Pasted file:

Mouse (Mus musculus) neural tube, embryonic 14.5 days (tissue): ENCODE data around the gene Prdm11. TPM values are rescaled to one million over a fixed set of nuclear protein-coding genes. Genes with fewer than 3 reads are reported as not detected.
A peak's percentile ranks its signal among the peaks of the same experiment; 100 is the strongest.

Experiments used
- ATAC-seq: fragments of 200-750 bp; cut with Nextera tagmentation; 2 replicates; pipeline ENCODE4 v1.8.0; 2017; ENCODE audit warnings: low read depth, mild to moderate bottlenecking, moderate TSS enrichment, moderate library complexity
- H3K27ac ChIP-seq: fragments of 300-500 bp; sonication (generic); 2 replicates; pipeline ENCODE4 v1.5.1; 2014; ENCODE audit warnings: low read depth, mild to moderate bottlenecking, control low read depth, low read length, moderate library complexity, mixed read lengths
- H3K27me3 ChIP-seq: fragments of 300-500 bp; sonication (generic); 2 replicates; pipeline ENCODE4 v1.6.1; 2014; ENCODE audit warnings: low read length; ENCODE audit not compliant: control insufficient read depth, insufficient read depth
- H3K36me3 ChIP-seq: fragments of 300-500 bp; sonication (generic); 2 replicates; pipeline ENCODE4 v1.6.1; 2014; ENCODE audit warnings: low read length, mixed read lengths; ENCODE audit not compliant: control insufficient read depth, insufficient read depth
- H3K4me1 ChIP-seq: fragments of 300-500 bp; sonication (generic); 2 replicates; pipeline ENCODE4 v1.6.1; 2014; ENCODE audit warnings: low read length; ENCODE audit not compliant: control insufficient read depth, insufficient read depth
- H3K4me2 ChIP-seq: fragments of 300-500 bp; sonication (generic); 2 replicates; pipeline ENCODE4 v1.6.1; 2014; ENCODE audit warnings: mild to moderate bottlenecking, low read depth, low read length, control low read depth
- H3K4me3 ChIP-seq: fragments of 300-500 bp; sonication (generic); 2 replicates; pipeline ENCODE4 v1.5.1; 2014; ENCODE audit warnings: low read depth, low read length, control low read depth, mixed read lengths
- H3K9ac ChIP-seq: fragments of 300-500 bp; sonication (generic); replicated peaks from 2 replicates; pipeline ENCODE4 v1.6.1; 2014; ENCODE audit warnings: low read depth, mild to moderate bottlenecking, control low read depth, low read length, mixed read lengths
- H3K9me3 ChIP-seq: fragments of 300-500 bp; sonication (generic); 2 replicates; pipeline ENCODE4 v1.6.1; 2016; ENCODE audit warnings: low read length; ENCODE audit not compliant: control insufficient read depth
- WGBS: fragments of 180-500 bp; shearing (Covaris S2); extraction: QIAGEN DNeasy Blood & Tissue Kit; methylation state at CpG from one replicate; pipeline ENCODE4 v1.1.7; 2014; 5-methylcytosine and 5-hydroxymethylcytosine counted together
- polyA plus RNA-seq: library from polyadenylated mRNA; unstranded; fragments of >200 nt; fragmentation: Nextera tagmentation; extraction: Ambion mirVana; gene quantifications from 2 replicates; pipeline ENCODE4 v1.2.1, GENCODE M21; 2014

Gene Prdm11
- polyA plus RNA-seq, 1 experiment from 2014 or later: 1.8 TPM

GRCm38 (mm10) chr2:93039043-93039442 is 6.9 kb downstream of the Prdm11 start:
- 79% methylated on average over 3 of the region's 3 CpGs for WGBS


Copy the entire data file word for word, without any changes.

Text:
Mouse (Mus musculus) neural tube, embryonic 14.5 days (tissue): ENCODE data around the gene Prdm11. TPM values are rescaled to one million over a fixed set of nuclear protein-coding genes. Genes with fewer than 3 reads are reported as not detected.
A peak's percentile ranks its signal among the peaks of the same experiment; 100 is the strongest.

Experiments used
- ATAC-seq: fragments of 200-750 bp; cut with Nextera tagmentation; 2 replicates; pipeline ENCODE4 v1.8.0; 2017; ENCODE audit warnings: low read depth, mild to moderate bottlenecking, moderate TSS enrichment, moderate library complexity
- H3K27ac ChIP-seq: fragments of 300-500 bp; sonication (generic); 2 replicates; pipeline ENCODE4 v1.5.1; 2014; ENCODE audit warnings: low read depth, mild to moderate bottlenecking, control low read depth, low read length, moderate library complexity, mixed read lengths
- H3K27me3 ChIP-seq: fragments of 300-500 bp; sonication (generic); 2 replicates; pipeline ENCODE4 v1.6.1; 2014; ENCODE audit warnings: low read length; ENCODE audit not compliant: control insufficient read depth, insufficient read depth
- H3K36me3 ChIP-seq: fragments of 300-500 bp; sonication (generic); 2 replicates; pipeline ENCODE4 v1.6.1; 2014; ENCODE audit warnings: low read length, mixed read lengths; ENCODE audit not compliant: control insufficient read depth, insufficient read depth
- H3K4me1 ChIP-seq: fragments of 300-500 bp; sonication (generic); 2 replicates; pipeline ENCODE4 v1.6.1; 2014; ENCODE audit warnings: low read length; ENCODE audit not compliant: control insufficient read depth, insufficient read depth
- H3K4me2 ChIP-seq: fragments of 300-500 bp; sonication (generic); 2 replicates; pipeline ENCODE4 v1.6.1; 2014; ENCODE audit warnings: mild to moderate bottlenecking, low read depth, low read length, control low read depth
- H3K4me3 ChIP-seq: fragments of 300-500 bp; sonication (generic); 2 replicates; pipeline ENCODE4 v1.5.1; 2014; ENCODE audit warnings: low read depth, low read length, control low read depth, mixed read lengths
- H3K9ac ChIP-seq: fragments of 300-500 bp; sonication (generic); replicated peaks from 2 replicates; pipeline ENCODE4 v1.6.1; 2014; ENCODE audit warnings: low read depth, mild to moderate bottlenecking, control low read depth, low read length, mixed read lengths
- H3K9me3 ChIP-seq: fragments of 300-500 bp; sonication (generic); 2 replicates; pipeline ENCODE4 v1.6.1; 2016; ENCODE audit warnings: low read length; ENCODE audit not compliant: control insufficient read depth
- WGBS: fragments of 180-500 bp; shearing (Covaris S2); extraction: QIAGEN DNeasy Blood & Tissue Kit; methylation state at CpG from one replicate; pipeline ENCODE4 v1.1.7; 2014; 5-methylcytosine and 5-hydroxymethylcytosine counted together
- polyA plus RNA-seq: library from polyadenylated mRNA; unstranded; fragments of >200 nt; fragmentation: Nextera tagmentation; extraction: Ambion mirVana; gene quantifications from 2 replicates; pipeline ENCODE4 v1.2.1, GENCODE M21; 2014

Gene Prdm11
- polyA plus RNA-seq, 1 experiment from 2014 or later: 1.8 TPM

GRCm38 (mm10) chr2:93039043-93039442 is 6.9 kb downstream of the Prdm11 start:
- 79% methylated on average over 3 of the region's 3 CpGs for WGBS